Diesel engines are the most common power source in marine usage, but all of the definitions and values given are equally applicable to other types of engines, including outboard motors, gasoline inboards, sterndrives, gas turbines and others.
There is no truth to the factoid that petrol horsepower is somehow inferior to diesel horsepower. What is true is that the continuous duty rating of a diesel engine is often at a higher percentage of its maximum rotational speed (revolutions per minute, or RPM), so a 1,000hp diesel may be capable of delivering more power day in and day out than a 1,000hp petrol engine.
There’s also the matter of torque, which is inversely proportional to the RPM at a given horsepower. As a result, diesels, which generally turn at a lower RPM than gasoline engines, deliver more torque for a given horsepower.
Not only is it important to know which system has been used to specify the horsepower – metric or SAE – it’s also vital to know where and how the horsepower has been determined, and under what ambient and loading conditions.
Most engines are certification-tested at the factory on a water-brake dynamometer, often simply called a ‘brake’. The results of that testing are reported as ‘brake horsepower’, or bhp. It’s important to read the fine print on the specification sheet, as it should tell you whether the engine was tested with or without its accessories, such as water pumps and alternators, and at what air and cooling water temperature.
If tested with air and water at a cool temperature, and no accessories, you’ll never see that power when cruising the Caribbean or Mediterranean. The best manufacturers can supply a curve of power loss vs ambient temperature, but you’ll probably have to ask for it.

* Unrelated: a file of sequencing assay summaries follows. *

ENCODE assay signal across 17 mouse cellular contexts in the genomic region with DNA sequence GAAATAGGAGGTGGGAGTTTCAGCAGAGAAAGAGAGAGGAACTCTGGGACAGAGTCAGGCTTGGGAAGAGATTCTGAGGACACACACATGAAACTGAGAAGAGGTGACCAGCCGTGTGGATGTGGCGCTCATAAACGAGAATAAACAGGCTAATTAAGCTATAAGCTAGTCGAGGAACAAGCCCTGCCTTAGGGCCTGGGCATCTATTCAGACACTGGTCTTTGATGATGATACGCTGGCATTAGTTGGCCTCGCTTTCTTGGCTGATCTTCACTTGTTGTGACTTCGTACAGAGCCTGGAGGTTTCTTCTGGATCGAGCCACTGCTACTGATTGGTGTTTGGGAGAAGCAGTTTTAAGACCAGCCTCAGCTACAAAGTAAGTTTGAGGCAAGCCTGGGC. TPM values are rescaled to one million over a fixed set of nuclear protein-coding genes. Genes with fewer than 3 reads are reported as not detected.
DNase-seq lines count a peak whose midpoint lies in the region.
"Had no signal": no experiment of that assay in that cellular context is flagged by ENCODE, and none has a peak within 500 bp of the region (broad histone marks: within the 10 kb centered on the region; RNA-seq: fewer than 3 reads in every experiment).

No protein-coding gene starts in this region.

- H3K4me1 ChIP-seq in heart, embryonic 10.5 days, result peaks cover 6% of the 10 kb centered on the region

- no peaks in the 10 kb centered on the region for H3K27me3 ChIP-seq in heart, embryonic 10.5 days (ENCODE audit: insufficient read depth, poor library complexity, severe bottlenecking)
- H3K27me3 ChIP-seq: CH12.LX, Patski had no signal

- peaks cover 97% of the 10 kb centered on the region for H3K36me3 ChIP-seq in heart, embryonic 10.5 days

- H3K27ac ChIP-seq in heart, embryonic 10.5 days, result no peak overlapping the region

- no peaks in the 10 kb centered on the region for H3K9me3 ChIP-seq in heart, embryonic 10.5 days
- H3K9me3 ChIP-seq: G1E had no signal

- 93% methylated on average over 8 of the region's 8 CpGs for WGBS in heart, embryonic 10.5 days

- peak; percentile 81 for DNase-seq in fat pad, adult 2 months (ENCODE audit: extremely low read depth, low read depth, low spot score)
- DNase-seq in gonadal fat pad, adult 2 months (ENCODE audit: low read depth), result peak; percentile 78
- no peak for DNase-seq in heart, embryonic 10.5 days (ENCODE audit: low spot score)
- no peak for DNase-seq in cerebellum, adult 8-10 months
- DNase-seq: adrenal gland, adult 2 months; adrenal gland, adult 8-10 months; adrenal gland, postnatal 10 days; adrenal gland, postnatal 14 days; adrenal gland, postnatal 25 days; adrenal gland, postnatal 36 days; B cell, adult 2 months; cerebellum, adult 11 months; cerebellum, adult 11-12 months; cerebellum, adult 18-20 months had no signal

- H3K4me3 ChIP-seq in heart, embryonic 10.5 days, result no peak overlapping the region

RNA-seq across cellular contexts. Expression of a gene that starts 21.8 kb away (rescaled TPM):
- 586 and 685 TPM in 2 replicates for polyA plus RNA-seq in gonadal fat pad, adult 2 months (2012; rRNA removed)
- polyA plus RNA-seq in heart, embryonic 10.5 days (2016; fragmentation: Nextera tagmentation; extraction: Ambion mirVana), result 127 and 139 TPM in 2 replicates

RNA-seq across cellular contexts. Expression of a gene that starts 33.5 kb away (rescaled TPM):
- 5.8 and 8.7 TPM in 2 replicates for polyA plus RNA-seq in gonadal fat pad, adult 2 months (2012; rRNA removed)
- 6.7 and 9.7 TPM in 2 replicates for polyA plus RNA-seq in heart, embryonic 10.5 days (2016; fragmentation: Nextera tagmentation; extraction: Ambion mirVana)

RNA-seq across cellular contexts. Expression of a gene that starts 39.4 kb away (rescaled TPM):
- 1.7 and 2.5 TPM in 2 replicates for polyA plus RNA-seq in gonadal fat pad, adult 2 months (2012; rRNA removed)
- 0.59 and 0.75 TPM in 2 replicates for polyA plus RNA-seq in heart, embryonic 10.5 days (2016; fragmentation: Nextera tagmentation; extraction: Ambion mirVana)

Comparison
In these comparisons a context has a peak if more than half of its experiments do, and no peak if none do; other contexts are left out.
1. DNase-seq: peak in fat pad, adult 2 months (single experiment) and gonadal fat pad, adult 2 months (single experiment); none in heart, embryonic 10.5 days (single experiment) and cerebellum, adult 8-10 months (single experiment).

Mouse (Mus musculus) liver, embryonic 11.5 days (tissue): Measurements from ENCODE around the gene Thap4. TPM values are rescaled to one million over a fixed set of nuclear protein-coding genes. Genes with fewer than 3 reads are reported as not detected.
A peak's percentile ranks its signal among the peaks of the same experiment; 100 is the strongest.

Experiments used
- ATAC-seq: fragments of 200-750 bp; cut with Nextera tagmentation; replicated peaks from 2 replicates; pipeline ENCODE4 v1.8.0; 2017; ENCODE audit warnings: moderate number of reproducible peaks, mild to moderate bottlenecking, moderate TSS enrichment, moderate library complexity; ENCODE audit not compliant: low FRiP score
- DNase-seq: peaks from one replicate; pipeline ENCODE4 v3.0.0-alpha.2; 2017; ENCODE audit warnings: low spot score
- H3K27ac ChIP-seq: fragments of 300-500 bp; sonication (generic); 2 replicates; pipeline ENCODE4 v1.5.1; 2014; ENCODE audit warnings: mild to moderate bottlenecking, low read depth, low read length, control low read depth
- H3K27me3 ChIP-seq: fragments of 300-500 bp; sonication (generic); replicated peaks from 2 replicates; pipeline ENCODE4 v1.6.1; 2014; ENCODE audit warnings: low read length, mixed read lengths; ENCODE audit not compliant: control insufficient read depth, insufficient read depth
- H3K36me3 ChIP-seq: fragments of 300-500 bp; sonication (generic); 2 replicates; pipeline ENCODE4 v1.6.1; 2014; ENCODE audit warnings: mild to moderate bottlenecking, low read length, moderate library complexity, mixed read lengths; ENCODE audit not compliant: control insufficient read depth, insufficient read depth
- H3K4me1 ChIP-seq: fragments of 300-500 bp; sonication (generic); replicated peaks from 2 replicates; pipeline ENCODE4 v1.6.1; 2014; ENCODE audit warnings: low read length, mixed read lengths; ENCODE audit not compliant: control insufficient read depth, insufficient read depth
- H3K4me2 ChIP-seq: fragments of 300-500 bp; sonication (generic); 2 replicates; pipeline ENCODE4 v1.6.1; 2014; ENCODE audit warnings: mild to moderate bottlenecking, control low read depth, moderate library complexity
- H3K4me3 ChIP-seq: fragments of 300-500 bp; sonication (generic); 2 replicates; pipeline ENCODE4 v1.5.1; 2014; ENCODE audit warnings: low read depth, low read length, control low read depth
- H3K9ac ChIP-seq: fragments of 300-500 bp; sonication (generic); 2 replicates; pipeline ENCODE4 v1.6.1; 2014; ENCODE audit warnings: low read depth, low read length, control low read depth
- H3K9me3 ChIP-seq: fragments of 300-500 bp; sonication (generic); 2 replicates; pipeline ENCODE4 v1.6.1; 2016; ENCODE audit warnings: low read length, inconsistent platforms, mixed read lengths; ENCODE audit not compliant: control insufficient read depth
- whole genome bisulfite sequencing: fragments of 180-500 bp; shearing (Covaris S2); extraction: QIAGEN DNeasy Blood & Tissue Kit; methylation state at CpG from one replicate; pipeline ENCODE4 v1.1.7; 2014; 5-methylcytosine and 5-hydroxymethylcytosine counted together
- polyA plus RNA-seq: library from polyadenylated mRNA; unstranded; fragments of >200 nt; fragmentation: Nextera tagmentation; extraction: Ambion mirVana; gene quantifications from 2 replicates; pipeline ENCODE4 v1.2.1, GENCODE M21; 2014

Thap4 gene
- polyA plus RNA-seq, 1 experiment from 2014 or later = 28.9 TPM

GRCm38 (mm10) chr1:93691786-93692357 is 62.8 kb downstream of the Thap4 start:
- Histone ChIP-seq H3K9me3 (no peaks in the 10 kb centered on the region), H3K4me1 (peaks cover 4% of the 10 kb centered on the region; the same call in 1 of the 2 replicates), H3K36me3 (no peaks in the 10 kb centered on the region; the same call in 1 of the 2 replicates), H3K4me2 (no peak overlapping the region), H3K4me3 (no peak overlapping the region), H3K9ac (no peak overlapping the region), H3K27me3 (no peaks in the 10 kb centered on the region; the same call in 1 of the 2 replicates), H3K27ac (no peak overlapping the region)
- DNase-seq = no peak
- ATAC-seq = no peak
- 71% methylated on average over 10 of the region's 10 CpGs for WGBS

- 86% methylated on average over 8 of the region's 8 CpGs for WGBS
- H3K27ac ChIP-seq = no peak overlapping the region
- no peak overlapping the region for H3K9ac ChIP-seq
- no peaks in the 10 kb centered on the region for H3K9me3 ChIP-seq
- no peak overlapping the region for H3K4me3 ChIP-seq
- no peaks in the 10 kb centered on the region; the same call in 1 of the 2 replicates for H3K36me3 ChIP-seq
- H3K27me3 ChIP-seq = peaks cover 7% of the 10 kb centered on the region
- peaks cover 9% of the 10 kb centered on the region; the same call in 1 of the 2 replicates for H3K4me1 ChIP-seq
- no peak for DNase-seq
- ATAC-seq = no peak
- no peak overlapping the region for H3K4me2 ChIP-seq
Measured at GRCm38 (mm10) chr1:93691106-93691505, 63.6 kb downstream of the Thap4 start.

Not only is it important to know which system has been used to specify HP, it’s also vital to know where and how it has been determined
The most useful rating, reported by some suppliers and not by others, is the shaft horsepower (shp). This is the power measured at the propeller shaft coupling flange, aft of the reduction gear, and usually includes the ‘parasitic losses’ of the engine accessories as well as the reduction gear. These losses are usually in the order of three per cent, meaning an engine with a brake horsepower of 1,000bhp will likely have a shaft horsepower of about 970shp.
These various terms are equally applicable to the SAE alternatives, so we can also speak of metric bhp or metric shp, as well as brake kilowatts or shaft kilowatts.
What’s important is that in evaluating engines and choosing a model for your yacht, is that you don’t compare apples to oranges. Don’t look at metric shaft horsepower for one engine and SAE brake horsepower for another. You can make the conversions yourself, with the information given here, or you can ask your dealer to do it for you.
In either case, just make sure all the numbers are in the same units, whatever they are, and are corrected to reflect the same rating conditions, before deciding which engine is the right one for you.Superyacht Owners’ Guide to Propulsion 2012